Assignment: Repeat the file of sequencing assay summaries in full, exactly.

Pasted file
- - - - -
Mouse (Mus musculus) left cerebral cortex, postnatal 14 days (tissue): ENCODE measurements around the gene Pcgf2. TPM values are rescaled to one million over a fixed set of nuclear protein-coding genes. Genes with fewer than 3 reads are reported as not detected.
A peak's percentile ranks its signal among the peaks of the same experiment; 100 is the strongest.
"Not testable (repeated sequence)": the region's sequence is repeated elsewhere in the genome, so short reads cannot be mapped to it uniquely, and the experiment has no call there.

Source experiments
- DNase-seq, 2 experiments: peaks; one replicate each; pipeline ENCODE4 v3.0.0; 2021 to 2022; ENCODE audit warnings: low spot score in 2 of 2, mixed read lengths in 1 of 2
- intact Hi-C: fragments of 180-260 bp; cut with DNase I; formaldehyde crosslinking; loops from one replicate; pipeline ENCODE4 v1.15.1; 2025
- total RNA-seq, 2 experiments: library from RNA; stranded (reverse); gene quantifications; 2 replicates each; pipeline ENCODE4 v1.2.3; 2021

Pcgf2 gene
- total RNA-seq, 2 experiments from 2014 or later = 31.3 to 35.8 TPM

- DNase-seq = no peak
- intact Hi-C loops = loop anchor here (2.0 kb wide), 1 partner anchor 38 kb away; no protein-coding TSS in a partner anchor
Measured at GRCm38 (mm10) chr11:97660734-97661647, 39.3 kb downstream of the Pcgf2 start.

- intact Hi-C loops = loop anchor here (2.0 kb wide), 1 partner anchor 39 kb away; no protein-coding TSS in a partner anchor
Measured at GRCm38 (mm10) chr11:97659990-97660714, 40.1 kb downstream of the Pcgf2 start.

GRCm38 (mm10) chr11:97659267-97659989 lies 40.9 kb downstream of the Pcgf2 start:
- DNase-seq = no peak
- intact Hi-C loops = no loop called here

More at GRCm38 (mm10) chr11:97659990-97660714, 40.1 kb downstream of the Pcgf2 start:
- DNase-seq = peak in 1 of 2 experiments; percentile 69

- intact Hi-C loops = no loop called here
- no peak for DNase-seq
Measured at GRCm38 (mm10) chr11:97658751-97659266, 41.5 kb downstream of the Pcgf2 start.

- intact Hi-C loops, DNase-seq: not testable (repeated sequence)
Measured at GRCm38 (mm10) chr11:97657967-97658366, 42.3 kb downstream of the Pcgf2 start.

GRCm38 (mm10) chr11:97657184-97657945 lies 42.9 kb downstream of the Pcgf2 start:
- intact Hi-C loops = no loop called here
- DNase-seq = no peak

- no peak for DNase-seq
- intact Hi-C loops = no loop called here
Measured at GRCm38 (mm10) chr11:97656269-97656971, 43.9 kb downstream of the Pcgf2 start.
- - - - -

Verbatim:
Mouse (Mus musculus) left cerebral cortex, postnatal 14 days (tissue): ENCODE measurements around the gene Pcgf2. TPM values are rescaled to one million over a fixed set of nuclear protein-coding genes. Genes with fewer than 3 reads are reported as not detected.
A peak's percentile ranks its signal among the peaks of the same experiment; 100 is the strongest.
"Not testable (repeated sequence)": the region's sequence is repeated elsewhere in the genome, so short reads cannot be mapped to it uniquely, and the experiment has no call there.

Source experiments
- DNase-seq, 2 experiments: peaks; one replicate each; pipeline ENCODE4 v3.0.0; 2021 to 2022; ENCODE audit warnings: low spot score in 2 of 2, mixed read lengths in 1 of 2
- intact Hi-C: fragments of 180-260 bp; cut with DNase I; formaldehyde crosslinking; loops from one replicate; pipeline ENCODE4 v1.15.1; 2025
- total RNA-seq, 2 experiments: library from RNA; stranded (reverse); gene quantifications; 2 replicates each; pipeline ENCODE4 v1.2.3; 2021

Pcgf2 gene
- total RNA-seq, 2 experiments from 2014 or later = 31.3 to 35.8 TPM

- DNase-seq = no peak
- intact Hi-C loops = loop anchor here (2.0 kb wide), 1 partner anchor 38 kb away; no protein-coding TSS in a partner anchor
Measured at GRCm38 (mm10) chr11:97660734-97661647, 39.3 kb downstream of the Pcgf2 start.

- intact Hi-C loops = loop anchor here (2.0 kb wide), 1 partner anchor 39 kb away; no protein-coding TSS in a partner anchor
Measured at GRCm38 (mm10) chr11:97659990-97660714, 40.1 kb downstream of the Pcgf2 start.

GRCm38 (mm10) chr11:97659267-97659989 lies 40.9 kb downstream of the Pcgf2 start:
- DNase-seq = no peak
- intact Hi-C loops = no loop called here

More at GRCm38 (mm10) chr11:97659990-97660714, 40.1 kb downstream of the Pcgf2 start:
- DNase-seq = peak in 1 of 2 experiments; percentile 69

- intact Hi-C loops = no loop called here
- no peak for DNase-seq
Measured at GRCm38 (mm10) chr11:97658751-97659266, 41.5 kb downstream of the Pcgf2 start.

- intact Hi-C loops, DNase-seq: not testable (repeated sequence)
Measured at GRCm38 (mm10) chr11:97657967-97658366, 42.3 kb downstream of the Pcgf2 start.

GRCm38 (mm10) chr11:97657184-97657945 lies 42.9 kb downstream of the Pcgf2 start:
- intact Hi-C loops = no loop called here
- DNase-seq = no peak

- no peak for DNase-seq
- intact Hi-C loops = no loop called here
Measured at GRCm38 (mm10) chr11:97656269-97656971, 43.9 kb downstream of the Pcgf2 start.